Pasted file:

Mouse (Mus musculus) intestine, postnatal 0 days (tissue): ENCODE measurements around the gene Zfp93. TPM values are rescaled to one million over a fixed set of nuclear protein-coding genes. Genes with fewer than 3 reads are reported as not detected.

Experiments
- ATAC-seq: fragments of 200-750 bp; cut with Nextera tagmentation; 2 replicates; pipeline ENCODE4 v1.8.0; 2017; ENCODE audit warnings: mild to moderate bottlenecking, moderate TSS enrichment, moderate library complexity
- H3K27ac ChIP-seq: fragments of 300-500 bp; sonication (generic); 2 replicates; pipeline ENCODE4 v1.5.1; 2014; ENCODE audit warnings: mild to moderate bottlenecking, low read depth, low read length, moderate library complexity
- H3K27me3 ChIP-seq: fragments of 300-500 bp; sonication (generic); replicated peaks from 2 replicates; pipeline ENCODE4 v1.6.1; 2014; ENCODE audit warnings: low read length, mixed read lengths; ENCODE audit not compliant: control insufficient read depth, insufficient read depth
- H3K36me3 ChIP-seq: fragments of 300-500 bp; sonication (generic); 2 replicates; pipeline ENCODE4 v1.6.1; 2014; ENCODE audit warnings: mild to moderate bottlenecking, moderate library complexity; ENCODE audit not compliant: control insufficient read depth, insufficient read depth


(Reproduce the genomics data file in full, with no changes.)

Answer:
Mouse (Mus musculus) intestine, postnatal 0 days (tissue): ENCODE measurements around the gene Zfp93. TPM values are rescaled to one million over a fixed set of nuclear protein-coding genes. Genes with fewer than 3 reads are reported as not detected.

Experiments
- ATAC-seq: fragments of 200-750 bp; cut with Nextera tagmentation; 2 replicates; pipeline ENCODE4 v1.8.0; 2017; ENCODE audit warnings: mild to moderate bottlenecking, moderate TSS enrichment, moderate library complexity
- H3K27ac ChIP-seq: fragments of 300-500 bp; sonication (generic); 2 replicates; pipeline ENCODE4 v1.5.1; 2014; ENCODE audit warnings: mild to moderate bottlenecking, low read depth, low read length, moderate library complexity
- H3K27me3 ChIP-seq: fragments of 300-500 bp; sonication (generic); replicated peaks from 2 replicates; pipeline ENCODE4 v1.6.1; 2014; ENCODE audit warnings: low read length, mixed read lengths; ENCODE audit not compliant: control insufficient read depth, insufficient read depth
- H3K36me3 ChIP-seq: fragments of 300-500 bp; sonication (generic); 2 replicates; pipeline ENCODE4 v1.6.1; 2014; ENCODE audit warnings: mild to moderate bottlenecking, moderate library complexity; ENCODE audit not compliant: control insufficient read depth, insufficient read depth